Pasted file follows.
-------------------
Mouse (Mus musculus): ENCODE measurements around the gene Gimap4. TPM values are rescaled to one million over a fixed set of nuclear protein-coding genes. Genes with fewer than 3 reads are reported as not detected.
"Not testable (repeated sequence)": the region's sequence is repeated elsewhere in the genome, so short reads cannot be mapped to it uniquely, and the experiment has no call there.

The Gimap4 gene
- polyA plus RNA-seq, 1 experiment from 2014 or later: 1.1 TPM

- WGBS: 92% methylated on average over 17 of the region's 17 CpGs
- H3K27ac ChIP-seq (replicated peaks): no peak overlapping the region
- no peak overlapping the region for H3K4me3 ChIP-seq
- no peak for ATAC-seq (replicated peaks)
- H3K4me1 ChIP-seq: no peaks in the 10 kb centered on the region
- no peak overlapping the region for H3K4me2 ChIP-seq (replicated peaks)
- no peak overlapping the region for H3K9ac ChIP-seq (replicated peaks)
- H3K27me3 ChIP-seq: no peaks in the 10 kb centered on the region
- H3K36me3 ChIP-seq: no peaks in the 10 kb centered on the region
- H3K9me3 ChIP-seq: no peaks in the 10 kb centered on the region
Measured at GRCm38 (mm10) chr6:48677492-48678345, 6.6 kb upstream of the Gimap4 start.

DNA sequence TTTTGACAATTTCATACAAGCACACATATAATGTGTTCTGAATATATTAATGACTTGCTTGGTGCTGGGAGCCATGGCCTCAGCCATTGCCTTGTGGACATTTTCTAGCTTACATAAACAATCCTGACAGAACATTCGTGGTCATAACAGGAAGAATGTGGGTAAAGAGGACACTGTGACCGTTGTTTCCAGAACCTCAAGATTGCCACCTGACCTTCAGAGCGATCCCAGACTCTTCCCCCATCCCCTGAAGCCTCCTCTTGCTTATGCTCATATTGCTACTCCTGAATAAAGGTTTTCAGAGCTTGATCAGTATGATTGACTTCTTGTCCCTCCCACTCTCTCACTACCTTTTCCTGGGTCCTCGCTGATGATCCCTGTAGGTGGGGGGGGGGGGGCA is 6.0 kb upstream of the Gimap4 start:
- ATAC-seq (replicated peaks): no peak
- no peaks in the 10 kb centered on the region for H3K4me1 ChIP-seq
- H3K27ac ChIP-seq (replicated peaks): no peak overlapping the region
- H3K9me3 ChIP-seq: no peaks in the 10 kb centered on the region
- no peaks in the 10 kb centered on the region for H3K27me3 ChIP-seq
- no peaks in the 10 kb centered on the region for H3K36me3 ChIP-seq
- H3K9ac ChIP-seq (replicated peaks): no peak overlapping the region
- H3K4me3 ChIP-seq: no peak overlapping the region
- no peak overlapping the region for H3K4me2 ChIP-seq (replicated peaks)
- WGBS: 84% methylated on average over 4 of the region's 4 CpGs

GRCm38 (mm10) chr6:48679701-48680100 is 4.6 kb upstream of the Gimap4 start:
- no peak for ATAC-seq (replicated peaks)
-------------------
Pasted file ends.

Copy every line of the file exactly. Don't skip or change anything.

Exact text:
Mouse (Mus musculus): ENCODE measurements around the gene Gimap4. TPM values are rescaled to one million over a fixed set of nuclear protein-coding genes. Genes with fewer than 3 reads are reported as not detected.
"Not testable (repeated sequence)": the region's sequence is repeated elsewhere in the genome, so short reads cannot be mapped to it uniquely, and the experiment has no call there.

The Gimap4 gene
- polyA plus RNA-seq, 1 experiment from 2014 or later: 1.1 TPM

- WGBS: 92% methylated on average over 17 of the region's 17 CpGs
- H3K27ac ChIP-seq (replicated peaks): no peak overlapping the region
- no peak overlapping the region for H3K4me3 ChIP-seq
- no peak for ATAC-seq (replicated peaks)
- H3K4me1 ChIP-seq: no peaks in the 10 kb centered on the region
- no peak overlapping the region for H3K4me2 ChIP-seq (replicated peaks)
- no peak overlapping the region for H3K9ac ChIP-seq (replicated peaks)
- H3K27me3 ChIP-seq: no peaks in the 10 kb centered on the region
- H3K36me3 ChIP-seq: no peaks in the 10 kb centered on the region
- H3K9me3 ChIP-seq: no peaks in the 10 kb centered on the region
Measured at GRCm38 (mm10) chr6:48677492-48678345, 6.6 kb upstream of the Gimap4 start.

DNA sequence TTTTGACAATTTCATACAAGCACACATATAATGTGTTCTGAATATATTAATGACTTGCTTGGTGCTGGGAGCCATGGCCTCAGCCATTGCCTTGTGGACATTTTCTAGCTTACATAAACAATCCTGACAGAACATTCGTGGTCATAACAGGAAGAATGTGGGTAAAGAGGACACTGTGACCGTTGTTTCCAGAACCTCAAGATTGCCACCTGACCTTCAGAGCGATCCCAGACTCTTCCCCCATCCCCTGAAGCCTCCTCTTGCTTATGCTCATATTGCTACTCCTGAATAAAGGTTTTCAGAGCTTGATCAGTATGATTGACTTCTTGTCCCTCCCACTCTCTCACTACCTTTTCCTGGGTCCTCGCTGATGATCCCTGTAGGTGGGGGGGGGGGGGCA is 6.0 kb upstream of the Gimap4 start:
- ATAC-seq (replicated peaks): no peak
- no peaks in the 10 kb centered on the region for H3K4me1 ChIP-seq
- H3K27ac ChIP-seq (replicated peaks): no peak overlapping the region
- H3K9me3 ChIP-seq: no peaks in the 10 kb centered on the region
- no peaks in the 10 kb centered on the region for H3K27me3 ChIP-seq
- no peaks in the 10 kb centered on the region for H3K36me3 ChIP-seq
- H3K9ac ChIP-seq (replicated peaks): no peak overlapping the region
- H3K4me3 ChIP-seq: no peak overlapping the region
- no peak overlapping the region for H3K4me2 ChIP-seq (replicated peaks)
- WGBS: 84% methylated on average over 4 of the region's 4 CpGs

GRCm38 (mm10) chr6:48679701-48680100 is 4.6 kb upstream of the Gimap4 start:
- no peak for ATAC-seq (replicated peaks)